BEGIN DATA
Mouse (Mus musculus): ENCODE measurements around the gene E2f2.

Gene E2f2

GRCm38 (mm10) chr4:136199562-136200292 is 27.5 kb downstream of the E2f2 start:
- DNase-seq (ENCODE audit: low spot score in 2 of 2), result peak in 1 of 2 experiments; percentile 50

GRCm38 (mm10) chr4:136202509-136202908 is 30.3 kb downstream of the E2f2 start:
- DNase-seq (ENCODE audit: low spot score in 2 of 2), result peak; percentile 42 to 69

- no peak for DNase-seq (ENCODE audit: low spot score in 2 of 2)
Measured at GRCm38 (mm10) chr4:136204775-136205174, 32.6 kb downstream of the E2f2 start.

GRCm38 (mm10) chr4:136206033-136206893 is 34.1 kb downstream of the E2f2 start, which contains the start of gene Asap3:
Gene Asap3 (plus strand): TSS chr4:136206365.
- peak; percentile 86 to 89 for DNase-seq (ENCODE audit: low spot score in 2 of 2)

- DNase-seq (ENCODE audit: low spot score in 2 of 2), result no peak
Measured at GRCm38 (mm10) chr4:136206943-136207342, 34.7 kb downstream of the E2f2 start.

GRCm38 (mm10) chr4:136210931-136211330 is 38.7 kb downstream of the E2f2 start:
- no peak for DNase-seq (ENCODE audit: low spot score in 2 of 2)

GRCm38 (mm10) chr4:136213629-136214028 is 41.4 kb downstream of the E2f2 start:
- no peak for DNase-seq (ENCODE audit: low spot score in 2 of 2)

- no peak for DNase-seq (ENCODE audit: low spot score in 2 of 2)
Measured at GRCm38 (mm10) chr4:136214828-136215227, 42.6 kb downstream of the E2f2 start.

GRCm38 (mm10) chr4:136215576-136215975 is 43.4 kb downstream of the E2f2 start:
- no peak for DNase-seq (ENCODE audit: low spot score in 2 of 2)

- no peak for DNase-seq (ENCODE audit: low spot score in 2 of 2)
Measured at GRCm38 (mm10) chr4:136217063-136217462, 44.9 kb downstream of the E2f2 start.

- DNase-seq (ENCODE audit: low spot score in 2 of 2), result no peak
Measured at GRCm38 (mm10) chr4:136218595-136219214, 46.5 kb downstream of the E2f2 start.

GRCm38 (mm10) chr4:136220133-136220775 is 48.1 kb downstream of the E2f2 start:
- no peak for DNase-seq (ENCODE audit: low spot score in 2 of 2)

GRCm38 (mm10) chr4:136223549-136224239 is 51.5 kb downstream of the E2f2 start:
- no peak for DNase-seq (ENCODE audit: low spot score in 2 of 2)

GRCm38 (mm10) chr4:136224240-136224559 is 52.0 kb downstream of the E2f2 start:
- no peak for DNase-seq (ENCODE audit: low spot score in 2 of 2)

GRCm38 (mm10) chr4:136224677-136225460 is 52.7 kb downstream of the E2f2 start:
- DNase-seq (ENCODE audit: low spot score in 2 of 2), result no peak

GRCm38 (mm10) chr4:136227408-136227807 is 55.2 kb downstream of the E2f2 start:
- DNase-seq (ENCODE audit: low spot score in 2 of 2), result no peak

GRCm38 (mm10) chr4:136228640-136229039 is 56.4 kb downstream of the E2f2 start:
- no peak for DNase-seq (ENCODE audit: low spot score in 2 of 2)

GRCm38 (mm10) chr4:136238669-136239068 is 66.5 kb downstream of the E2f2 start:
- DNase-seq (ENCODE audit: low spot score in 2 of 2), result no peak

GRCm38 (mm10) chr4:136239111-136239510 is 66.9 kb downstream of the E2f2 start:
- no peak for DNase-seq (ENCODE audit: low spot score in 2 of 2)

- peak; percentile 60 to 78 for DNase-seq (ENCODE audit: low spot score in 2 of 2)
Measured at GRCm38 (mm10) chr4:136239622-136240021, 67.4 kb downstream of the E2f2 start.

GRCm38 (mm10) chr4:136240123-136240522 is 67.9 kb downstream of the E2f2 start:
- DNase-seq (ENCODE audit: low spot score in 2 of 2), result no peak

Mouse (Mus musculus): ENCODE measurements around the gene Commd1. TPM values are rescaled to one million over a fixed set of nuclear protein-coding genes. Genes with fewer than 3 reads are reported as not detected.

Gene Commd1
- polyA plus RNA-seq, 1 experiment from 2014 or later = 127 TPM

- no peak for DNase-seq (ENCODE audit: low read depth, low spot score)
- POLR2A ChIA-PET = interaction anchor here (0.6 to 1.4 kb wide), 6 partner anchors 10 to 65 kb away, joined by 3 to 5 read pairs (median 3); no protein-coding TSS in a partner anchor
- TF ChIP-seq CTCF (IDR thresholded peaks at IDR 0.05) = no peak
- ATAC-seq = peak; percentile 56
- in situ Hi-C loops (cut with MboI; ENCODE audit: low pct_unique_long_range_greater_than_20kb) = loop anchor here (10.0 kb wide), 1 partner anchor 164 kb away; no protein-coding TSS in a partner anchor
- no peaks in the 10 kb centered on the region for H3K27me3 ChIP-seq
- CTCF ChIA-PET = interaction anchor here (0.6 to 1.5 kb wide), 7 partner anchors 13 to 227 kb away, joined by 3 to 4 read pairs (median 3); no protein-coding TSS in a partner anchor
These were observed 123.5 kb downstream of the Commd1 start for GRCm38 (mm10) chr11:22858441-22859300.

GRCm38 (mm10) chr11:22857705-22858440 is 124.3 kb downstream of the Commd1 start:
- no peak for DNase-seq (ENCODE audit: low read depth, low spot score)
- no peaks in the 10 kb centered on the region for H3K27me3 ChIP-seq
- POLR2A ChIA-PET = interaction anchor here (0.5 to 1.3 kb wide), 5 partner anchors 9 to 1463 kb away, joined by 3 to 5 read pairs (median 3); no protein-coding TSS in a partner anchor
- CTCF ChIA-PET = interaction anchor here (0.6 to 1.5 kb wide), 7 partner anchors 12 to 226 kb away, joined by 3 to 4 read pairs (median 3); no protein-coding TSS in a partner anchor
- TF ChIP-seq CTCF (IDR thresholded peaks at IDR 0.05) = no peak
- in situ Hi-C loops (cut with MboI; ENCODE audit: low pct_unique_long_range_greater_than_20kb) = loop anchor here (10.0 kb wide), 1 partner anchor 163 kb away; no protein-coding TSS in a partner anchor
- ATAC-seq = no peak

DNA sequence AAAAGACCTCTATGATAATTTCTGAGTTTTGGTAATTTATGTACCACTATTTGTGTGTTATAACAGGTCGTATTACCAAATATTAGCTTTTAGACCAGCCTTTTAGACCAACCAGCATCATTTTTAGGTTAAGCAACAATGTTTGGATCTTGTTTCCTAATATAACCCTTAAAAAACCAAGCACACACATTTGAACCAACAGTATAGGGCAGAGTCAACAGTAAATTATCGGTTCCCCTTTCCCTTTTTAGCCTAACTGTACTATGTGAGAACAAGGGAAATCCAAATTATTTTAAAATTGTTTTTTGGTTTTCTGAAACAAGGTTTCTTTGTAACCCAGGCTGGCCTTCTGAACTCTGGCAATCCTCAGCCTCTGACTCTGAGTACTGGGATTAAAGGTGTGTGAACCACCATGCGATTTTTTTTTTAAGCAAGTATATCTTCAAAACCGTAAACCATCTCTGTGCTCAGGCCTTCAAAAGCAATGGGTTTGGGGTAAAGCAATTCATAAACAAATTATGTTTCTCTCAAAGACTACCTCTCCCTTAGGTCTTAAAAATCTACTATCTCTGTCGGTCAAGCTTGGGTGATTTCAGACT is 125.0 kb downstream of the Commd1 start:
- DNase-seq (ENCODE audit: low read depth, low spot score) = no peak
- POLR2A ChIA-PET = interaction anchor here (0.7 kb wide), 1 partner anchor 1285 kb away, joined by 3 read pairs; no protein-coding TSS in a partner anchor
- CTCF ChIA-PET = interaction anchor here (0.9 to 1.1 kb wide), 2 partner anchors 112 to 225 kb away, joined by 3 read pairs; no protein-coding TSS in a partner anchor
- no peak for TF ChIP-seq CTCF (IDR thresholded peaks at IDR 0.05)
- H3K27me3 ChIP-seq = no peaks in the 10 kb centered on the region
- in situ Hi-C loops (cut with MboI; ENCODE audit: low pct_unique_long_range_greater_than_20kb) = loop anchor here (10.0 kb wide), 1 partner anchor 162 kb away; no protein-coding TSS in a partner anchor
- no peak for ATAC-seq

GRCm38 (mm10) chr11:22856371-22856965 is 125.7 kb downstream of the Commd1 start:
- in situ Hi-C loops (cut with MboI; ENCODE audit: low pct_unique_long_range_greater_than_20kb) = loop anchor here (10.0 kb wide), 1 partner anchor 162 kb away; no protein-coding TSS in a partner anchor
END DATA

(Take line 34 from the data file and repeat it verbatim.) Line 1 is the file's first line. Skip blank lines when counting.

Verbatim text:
GRCm38 (mm10) chr4:136227408-136227807 is 55.2 kb downstream of the E2f2 start: